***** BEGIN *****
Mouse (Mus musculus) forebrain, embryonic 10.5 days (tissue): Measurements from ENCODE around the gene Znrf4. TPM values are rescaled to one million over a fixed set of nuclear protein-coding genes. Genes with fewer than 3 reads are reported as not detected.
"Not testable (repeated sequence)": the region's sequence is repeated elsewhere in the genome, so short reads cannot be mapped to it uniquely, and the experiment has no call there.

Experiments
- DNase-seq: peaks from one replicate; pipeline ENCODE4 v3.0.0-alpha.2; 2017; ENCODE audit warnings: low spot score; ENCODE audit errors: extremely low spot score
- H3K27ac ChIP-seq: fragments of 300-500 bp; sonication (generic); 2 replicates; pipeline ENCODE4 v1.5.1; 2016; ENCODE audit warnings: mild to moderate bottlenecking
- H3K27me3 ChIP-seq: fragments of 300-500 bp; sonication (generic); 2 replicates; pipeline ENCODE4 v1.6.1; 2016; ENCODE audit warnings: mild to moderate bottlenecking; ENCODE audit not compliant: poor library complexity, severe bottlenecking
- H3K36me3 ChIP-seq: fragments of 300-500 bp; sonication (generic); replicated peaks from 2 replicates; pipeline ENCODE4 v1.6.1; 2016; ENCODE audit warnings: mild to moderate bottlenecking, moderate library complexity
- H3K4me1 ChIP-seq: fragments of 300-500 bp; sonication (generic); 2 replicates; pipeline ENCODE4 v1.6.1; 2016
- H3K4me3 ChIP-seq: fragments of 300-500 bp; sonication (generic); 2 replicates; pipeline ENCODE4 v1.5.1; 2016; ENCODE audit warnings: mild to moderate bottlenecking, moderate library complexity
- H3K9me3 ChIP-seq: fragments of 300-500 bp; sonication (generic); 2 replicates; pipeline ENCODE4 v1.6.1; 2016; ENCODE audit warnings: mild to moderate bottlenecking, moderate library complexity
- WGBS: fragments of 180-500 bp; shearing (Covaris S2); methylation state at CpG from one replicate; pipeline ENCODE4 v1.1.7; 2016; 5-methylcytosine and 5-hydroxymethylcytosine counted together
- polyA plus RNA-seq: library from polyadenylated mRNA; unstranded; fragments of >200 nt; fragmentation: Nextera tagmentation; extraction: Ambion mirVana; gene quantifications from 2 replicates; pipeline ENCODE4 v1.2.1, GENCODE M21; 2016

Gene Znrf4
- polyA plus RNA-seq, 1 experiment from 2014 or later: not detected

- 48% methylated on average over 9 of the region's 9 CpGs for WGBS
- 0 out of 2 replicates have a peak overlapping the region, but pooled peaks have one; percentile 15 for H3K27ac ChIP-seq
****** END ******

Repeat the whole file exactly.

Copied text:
Mouse (Mus musculus) forebrain, embryonic 10.5 days (tissue): Measurements from ENCODE around the gene Znrf4. TPM values are rescaled to one million over a fixed set of nuclear protein-coding genes. Genes with fewer than 3 reads are reported as not detected.
"Not testable (repeated sequence)": the region's sequence is repeated elsewhere in the genome, so short reads cannot be mapped to it uniquely, and the experiment has no call there.

Experiments
- DNase-seq: peaks from one replicate; pipeline ENCODE4 v3.0.0-alpha.2; 2017; ENCODE audit warnings: low spot score; ENCODE audit errors: extremely low spot score
- H3K27ac ChIP-seq: fragments of 300-500 bp; sonication (generic); 2 replicates; pipeline ENCODE4 v1.5.1; 2016; ENCODE audit warnings: mild to moderate bottlenecking
- H3K27me3 ChIP-seq: fragments of 300-500 bp; sonication (generic); 2 replicates; pipeline ENCODE4 v1.6.1; 2016; ENCODE audit warnings: mild to moderate bottlenecking; ENCODE audit not compliant: poor library complexity, severe bottlenecking
- H3K36me3 ChIP-seq: fragments of 300-500 bp; sonication (generic); replicated peaks from 2 replicates; pipeline ENCODE4 v1.6.1; 2016; ENCODE audit warnings: mild to moderate bottlenecking, moderate library complexity
- H3K4me1 ChIP-seq: fragments of 300-500 bp; sonication (generic); 2 replicates; pipeline ENCODE4 v1.6.1; 2016
- H3K4me3 ChIP-seq: fragments of 300-500 bp; sonication (generic); 2 replicates; pipeline ENCODE4 v1.5.1; 2016; ENCODE audit warnings: mild to moderate bottlenecking, moderate library complexity
- H3K9me3 ChIP-seq: fragments of 300-500 bp; sonication (generic); 2 replicates; pipeline ENCODE4 v1.6.1; 2016; ENCODE audit warnings: mild to moderate bottlenecking, moderate library complexity
- WGBS: fragments of 180-500 bp; shearing (Covaris S2); methylation state at CpG from one replicate; pipeline ENCODE4 v1.1.7; 2016; 5-methylcytosine and 5-hydroxymethylcytosine counted together
- polyA plus RNA-seq: library from polyadenylated mRNA; unstranded; fragments of >200 nt; fragmentation: Nextera tagmentation; extraction: Ambion mirVana; gene quantifications from 2 replicates; pipeline ENCODE4 v1.2.1, GENCODE M21; 2016

Gene Znrf4
- polyA plus RNA-seq, 1 experiment from 2014 or later: not detected

- 48% methylated on average over 9 of the region's 9 CpGs for WGBS
- 0 out of 2 replicates have a peak overlapping the region, but pooled peaks have one; percentile 15 for H3K27ac ChIP-seq